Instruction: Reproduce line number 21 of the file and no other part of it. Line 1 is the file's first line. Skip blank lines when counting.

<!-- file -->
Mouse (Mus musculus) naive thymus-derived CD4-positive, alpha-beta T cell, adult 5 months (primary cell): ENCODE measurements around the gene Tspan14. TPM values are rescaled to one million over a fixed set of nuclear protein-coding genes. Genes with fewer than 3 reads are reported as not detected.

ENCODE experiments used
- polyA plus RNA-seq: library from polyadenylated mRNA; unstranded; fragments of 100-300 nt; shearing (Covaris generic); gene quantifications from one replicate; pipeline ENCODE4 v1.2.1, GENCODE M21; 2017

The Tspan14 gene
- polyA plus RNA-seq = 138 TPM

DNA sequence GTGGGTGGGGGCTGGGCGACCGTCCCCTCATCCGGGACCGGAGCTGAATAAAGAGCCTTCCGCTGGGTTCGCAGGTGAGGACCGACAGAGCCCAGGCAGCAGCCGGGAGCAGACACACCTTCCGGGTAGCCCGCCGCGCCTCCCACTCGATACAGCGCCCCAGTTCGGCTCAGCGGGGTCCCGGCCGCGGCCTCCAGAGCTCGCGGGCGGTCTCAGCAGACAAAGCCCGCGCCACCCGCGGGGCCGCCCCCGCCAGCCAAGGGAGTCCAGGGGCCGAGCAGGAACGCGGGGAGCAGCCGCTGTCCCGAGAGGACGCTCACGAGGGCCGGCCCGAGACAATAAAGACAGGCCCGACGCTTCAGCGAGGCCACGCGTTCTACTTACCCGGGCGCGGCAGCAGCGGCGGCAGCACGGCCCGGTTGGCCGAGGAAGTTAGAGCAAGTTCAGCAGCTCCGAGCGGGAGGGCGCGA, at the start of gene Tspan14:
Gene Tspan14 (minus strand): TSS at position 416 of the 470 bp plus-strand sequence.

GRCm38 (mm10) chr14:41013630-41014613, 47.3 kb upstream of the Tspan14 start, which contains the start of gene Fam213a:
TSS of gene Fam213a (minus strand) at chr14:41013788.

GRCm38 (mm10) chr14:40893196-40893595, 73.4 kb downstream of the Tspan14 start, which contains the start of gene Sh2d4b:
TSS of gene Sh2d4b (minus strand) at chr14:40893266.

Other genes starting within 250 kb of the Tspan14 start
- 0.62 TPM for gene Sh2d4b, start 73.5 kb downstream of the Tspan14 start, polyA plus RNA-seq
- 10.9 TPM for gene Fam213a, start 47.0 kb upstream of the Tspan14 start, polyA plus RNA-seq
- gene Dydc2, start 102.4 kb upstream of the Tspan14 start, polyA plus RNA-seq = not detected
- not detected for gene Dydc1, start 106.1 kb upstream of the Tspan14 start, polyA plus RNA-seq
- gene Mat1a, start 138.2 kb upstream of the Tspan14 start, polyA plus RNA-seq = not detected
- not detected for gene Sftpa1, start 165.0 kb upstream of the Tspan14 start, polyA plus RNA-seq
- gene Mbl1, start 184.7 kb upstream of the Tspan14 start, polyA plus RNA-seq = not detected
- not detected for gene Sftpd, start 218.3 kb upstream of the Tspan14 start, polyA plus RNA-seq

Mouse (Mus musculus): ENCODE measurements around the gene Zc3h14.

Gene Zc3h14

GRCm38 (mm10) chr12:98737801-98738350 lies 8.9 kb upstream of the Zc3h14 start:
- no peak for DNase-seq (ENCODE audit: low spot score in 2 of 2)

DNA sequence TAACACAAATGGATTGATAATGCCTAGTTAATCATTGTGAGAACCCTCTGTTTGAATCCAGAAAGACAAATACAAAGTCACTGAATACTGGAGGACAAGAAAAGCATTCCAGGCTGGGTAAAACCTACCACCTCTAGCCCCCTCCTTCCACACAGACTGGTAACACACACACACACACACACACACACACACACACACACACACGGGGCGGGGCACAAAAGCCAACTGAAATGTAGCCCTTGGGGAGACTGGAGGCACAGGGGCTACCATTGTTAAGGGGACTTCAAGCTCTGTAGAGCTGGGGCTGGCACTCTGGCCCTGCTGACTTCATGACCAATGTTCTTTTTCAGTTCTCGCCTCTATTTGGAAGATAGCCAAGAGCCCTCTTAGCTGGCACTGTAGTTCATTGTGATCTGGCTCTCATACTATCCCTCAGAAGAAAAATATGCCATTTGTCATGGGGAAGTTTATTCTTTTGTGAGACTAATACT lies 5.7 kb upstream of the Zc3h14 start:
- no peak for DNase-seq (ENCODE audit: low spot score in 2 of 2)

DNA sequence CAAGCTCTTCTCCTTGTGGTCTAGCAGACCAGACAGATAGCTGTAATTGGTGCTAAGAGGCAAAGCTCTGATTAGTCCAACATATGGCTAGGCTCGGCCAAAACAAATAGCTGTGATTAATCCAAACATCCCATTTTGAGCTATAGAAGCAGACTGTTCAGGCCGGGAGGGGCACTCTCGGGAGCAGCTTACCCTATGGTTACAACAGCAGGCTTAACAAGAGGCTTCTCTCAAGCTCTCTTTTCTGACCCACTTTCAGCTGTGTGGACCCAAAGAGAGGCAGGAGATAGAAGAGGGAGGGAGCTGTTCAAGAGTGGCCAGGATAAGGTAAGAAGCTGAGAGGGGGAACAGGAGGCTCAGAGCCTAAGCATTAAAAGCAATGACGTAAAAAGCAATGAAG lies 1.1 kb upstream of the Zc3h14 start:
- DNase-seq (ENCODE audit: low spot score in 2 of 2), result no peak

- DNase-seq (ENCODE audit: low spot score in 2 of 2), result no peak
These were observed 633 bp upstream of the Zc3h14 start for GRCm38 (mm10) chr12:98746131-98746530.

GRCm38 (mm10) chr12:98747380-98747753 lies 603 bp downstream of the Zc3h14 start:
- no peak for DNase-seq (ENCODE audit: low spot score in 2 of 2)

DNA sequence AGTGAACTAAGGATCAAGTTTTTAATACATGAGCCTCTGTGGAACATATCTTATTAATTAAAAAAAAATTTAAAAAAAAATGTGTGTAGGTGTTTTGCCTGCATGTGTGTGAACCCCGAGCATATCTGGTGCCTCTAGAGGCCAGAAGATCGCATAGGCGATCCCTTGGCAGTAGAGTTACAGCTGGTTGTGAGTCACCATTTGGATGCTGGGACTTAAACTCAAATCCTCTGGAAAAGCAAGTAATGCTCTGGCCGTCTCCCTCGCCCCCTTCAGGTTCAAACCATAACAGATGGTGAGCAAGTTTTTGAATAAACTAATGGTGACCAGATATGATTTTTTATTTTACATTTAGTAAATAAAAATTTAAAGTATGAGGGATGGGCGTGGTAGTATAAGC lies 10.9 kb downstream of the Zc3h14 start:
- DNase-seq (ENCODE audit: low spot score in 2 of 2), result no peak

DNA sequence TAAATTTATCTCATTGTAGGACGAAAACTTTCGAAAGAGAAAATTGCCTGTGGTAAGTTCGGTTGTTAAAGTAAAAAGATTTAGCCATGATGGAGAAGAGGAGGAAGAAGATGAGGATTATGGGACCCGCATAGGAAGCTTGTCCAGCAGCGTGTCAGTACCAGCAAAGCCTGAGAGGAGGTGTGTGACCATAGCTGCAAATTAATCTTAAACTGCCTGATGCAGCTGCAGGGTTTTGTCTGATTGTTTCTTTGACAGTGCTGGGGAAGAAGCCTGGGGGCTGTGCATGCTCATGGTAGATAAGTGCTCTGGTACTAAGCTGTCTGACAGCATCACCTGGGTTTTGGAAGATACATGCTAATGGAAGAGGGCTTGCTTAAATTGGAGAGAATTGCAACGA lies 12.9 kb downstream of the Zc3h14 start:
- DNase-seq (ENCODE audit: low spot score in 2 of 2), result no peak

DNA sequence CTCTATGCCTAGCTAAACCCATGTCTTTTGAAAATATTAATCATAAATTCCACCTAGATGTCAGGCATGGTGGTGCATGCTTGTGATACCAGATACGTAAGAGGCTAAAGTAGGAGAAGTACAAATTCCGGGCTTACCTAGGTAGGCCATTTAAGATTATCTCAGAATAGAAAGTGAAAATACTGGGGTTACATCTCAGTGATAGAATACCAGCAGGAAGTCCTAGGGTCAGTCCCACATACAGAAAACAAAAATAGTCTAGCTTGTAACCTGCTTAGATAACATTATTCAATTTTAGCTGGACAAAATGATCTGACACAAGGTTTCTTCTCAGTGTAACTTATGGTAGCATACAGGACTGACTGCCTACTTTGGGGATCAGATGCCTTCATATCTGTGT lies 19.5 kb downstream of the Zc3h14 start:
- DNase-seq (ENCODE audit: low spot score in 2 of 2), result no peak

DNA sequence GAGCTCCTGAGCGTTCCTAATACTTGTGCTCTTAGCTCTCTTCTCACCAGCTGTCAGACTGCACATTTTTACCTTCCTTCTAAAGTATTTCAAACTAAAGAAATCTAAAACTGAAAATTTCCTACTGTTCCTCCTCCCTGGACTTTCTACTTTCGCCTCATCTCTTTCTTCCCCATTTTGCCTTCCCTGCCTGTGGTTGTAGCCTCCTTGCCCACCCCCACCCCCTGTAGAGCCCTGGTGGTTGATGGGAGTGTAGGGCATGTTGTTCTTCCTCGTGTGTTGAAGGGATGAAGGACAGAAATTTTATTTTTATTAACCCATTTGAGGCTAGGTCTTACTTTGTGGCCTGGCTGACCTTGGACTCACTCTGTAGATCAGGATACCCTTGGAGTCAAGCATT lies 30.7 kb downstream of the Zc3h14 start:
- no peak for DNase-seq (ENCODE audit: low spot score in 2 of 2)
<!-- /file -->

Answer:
Mouse (Mus musculus): ENCODE measurements around the gene Zc3h14.